Types of Boilers

The Different Types of Boilers and their Cost

A boiler is an integral part of your home. Without a boiler, there will be no hot showers and baths. There will be no central heating. One can just imagine the trek back to those cold winter months of long ago when the only way to get heated water for your bath was to boil water then pour it in a tub. One can just imagine chopping firewood to feed the fireplace in order to heat up your home. Those were the days.

Boilers used to be as big as the house itself. The system was first used in powering steam engines that boilers were huge to accommodate the need of steam engines. Today's boilers are compact and energy efficient. If your boiler is more than 15 years old it's high time to consider replacing your old boiler with a new one. Think of the 30% savings you'll get on your fuel bills. The price of gas, oil or LPG (liquefied petroleum gas) is not getting lower.

There are three basic types of boilers. They are the regular or conventional broiler, the combination broiler and the condensing boiler.

Conventional Boiler

This system uses two water tanks usually placed in the loft or attic. A large tank is for the cold water storage and the smaller one serves as the feed and expansion tank. The larger tank gets water from the cold water mains for refill. The larger cold water storage tank feeds cold water to the cylinder tank (usually in the airing cupboard). The central boiler will then heat the cylinder and converts the cold water to hot. Once the water is heated, the cylinder will then be able to supply hot water to all the taps in the house. The feed and expansion tank maintains the correct level of water in the domestic water heating system. It also the backup tank for the water expansion in the radiators and pipe work when they get really hot.

The advantages of a conventional boiler are first, the system can supply hot water to all the taps in the house simultaneously and second, if hot water runs out, the conventional boiler has a recovery time of 25 to 30 minutes.

A cylinder is an integral part of a conventional boiler as this is the storage tank for the hot water. Cylinders have the capacity range of 74 to 210 litres. New models have the capacity to be set at temperatures between 55 to 60 degrees centigrade no matter what the outside temperature is. Cylinders are now designed to heat and reheat faster.

Combination Boiler

A combi boiler is the most popular type of boiler in UK homes today. About 50% of UK homes use this type of boiler for central gas heating. A combi boiler heats up water instantaneously and without the need for a hot water storage tank. There is no cold water storage tank or a feed and expansion tank up in the loft too. A combination boiler will fit quite well into an average cupboard. It is economical to run and can certainly produce a 24/7 supply of hot water. The downside is that the system cannot feed all taps simultaneously. Before considering getting a combination boiler, consider if there is a demand for hot water simultaneously.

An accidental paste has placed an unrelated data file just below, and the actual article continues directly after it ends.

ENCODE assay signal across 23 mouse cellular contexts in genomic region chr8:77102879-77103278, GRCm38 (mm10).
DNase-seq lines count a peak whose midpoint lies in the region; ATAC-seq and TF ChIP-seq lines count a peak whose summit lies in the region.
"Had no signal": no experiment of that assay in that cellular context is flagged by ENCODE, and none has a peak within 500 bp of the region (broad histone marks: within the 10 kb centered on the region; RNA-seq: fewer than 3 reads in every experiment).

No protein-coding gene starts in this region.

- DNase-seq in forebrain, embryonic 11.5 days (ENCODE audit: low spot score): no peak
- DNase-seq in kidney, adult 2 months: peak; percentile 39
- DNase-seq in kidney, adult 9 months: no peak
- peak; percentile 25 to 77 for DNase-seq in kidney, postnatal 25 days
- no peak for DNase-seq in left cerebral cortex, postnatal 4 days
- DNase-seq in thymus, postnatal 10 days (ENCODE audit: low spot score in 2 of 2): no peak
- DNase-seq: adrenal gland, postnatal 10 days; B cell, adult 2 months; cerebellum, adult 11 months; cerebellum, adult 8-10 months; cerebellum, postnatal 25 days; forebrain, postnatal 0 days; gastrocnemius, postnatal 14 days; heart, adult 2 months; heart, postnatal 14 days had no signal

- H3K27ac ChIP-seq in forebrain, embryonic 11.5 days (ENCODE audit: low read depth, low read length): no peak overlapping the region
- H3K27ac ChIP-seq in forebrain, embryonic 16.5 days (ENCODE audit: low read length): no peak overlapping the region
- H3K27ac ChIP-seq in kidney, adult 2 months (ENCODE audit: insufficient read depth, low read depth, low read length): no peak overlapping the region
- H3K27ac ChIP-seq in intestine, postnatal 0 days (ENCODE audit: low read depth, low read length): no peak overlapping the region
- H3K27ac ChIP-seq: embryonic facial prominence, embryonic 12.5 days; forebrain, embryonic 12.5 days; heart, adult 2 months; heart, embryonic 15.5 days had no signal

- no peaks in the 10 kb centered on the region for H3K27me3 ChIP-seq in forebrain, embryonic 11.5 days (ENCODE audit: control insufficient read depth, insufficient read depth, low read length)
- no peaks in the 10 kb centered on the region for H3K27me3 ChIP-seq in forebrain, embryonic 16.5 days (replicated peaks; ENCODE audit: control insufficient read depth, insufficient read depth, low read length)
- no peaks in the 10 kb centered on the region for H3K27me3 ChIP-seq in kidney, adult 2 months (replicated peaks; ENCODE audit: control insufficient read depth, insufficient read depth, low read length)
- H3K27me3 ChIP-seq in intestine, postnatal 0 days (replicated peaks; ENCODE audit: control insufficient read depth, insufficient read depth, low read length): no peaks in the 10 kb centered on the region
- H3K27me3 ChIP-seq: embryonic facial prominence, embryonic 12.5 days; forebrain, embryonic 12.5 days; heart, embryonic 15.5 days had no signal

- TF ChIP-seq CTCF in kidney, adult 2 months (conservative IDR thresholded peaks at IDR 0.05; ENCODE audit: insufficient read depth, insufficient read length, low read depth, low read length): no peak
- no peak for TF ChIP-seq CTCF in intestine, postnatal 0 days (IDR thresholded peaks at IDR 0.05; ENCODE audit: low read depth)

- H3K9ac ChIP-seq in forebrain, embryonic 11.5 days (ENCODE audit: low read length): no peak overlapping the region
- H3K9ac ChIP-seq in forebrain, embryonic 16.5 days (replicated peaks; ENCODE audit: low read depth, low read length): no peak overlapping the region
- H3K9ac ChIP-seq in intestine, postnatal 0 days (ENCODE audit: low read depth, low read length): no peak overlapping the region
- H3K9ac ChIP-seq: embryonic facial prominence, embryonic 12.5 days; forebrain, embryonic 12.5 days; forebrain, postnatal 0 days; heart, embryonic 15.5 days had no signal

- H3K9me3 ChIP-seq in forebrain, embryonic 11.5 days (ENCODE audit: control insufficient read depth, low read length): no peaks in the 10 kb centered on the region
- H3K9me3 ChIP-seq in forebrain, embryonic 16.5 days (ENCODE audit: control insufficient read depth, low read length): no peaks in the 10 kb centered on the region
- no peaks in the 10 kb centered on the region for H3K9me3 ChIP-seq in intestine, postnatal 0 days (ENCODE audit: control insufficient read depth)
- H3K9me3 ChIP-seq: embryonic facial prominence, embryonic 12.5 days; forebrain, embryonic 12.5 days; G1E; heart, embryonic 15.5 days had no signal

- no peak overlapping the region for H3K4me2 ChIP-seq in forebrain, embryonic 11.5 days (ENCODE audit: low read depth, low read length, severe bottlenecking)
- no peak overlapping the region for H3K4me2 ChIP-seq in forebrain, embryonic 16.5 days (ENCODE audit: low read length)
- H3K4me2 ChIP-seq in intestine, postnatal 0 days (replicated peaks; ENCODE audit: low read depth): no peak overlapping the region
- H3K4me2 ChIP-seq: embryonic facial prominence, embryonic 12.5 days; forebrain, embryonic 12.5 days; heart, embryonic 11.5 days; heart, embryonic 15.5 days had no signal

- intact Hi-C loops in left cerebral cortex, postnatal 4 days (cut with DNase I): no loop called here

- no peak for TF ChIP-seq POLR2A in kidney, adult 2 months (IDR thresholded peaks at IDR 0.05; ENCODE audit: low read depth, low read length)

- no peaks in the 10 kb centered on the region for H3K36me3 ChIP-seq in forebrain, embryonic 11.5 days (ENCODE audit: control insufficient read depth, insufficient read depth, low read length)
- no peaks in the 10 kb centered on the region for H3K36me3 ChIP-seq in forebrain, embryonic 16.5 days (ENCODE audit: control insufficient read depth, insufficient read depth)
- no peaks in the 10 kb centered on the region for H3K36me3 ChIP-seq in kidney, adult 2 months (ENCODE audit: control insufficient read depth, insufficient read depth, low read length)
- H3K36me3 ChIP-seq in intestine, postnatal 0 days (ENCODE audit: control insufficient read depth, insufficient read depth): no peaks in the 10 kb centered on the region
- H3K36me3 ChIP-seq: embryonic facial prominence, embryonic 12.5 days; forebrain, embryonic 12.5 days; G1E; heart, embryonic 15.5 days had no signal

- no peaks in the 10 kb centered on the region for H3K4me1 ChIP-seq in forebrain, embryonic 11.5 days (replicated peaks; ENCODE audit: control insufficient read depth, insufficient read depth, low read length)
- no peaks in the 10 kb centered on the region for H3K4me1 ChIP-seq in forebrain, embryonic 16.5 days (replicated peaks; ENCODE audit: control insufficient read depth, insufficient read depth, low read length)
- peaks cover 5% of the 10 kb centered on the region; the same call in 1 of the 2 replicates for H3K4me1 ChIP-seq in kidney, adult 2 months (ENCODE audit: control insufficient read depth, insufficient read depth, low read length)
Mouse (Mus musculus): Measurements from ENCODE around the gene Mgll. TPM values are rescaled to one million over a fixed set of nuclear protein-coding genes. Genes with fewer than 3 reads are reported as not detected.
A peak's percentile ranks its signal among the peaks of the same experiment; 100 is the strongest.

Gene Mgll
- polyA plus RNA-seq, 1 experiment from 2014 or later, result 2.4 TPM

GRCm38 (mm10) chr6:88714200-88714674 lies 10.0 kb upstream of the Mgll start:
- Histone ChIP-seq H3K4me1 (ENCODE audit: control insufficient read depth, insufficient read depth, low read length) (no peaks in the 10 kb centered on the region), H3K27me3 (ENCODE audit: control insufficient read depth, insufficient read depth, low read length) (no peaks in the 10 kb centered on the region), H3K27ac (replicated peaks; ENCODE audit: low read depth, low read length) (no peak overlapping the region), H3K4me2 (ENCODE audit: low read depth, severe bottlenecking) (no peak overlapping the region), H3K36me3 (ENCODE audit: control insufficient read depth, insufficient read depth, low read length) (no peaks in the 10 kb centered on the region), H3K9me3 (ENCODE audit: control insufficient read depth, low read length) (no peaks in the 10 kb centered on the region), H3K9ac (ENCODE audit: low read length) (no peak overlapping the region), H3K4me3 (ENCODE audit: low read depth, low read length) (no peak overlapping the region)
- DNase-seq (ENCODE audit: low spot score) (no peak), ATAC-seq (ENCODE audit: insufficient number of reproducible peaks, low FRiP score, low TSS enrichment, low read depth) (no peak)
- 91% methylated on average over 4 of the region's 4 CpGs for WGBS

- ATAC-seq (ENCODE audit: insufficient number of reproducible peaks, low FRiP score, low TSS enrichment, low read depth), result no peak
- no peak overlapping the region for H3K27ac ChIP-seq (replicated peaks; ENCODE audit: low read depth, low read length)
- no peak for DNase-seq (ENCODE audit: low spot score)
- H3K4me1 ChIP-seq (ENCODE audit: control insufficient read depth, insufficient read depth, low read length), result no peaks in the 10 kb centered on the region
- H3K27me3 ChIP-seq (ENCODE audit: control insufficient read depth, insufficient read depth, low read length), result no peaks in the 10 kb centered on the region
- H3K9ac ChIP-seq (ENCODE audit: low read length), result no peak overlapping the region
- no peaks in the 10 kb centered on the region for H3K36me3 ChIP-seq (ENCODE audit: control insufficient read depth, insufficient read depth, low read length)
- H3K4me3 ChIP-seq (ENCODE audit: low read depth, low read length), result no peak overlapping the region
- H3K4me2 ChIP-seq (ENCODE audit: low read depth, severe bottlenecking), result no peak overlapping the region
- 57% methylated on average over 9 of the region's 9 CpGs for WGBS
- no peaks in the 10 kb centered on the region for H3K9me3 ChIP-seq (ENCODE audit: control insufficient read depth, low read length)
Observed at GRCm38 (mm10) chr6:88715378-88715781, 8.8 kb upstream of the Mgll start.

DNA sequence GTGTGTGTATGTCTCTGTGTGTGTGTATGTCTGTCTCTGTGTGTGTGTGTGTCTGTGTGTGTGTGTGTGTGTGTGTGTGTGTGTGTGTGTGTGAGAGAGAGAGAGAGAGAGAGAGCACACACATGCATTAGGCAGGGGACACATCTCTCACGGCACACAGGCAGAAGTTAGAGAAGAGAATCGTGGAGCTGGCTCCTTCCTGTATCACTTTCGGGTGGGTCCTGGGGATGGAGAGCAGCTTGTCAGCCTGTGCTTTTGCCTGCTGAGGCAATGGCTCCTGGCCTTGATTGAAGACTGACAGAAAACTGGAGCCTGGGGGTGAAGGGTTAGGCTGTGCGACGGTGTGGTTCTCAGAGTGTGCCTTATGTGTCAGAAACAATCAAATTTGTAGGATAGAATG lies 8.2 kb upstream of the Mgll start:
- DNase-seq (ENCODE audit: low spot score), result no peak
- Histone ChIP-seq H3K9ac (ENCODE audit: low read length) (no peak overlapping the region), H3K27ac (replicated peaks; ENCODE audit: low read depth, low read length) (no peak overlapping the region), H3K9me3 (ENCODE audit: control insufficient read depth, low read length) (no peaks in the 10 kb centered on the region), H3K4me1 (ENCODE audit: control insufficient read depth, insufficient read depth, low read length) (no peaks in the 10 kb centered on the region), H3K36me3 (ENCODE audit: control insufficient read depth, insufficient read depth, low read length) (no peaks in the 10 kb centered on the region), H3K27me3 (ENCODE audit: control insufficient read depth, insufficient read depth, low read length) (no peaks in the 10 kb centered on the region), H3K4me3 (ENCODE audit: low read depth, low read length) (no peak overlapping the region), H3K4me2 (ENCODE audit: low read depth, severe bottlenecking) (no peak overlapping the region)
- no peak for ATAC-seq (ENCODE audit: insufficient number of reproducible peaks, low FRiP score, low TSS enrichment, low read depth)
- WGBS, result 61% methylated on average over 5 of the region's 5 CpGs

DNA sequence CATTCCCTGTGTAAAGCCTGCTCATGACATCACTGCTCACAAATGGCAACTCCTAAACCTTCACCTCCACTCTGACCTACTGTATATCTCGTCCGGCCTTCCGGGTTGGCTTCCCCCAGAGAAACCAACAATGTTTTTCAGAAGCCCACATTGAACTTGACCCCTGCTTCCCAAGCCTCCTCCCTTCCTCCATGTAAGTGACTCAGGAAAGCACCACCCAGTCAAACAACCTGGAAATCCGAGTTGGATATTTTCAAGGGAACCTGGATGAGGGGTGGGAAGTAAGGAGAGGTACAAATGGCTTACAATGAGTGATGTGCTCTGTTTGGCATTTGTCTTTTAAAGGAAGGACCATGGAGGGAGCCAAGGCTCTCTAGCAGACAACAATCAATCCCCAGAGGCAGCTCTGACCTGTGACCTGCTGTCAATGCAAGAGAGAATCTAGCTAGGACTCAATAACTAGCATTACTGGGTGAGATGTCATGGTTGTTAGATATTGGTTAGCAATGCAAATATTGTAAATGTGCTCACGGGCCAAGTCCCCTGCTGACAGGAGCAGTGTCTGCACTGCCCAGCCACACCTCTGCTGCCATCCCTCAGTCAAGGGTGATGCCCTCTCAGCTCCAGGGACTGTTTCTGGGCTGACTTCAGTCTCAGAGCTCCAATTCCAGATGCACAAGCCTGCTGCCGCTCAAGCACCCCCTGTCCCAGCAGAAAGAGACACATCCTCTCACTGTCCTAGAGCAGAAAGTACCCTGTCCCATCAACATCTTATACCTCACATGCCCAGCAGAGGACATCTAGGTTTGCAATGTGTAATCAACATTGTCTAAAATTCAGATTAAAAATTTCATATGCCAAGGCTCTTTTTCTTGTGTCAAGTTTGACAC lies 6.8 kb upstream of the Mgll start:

Condensing Boiler

In line with the government's thrust to reduce UK's energy consumption and harmful emissions in 2005, the Building Regulations require that all new domestic boiler installations that use gas will only be allowed to use condensing boilers.

A condensing boiler is highly efficient and cost and energy effective. This type of boiler has a very effective heat exchanger that allows more heat to be removed from the flue by-products. This way, very little heat is wasted. Though slightly more expensive than the other two types, the added cost is compensated by the savings on the fuel. You could save as much as 90% on fuel cost with this type of boiler.

There are two types of condensing boiler: conventional and combination. The subtypes work basically the same as the regular conventional and combination boilers. The downside of a condensing boiler is that you have to position the boiler in such a way as to eliminate complaints from your neighbours as the boiler's flue emits a lot of steam or water vapour.

How Much for a New Boiler?

There is no way to upgrade an old boiler and not cost an arm and leg. There are regulations that have to be met and complying with each one costs money. Here are the basic requirements for a new boiler.

A boiler would probably cost you around £800 if you don't follow all required regulations. However, if you go by the book the same installation would cost you £3000 or more. Compliance is a must. Doing the installation the "cheap" way would someday, somehow bounce back at you. Better be safe than sorry.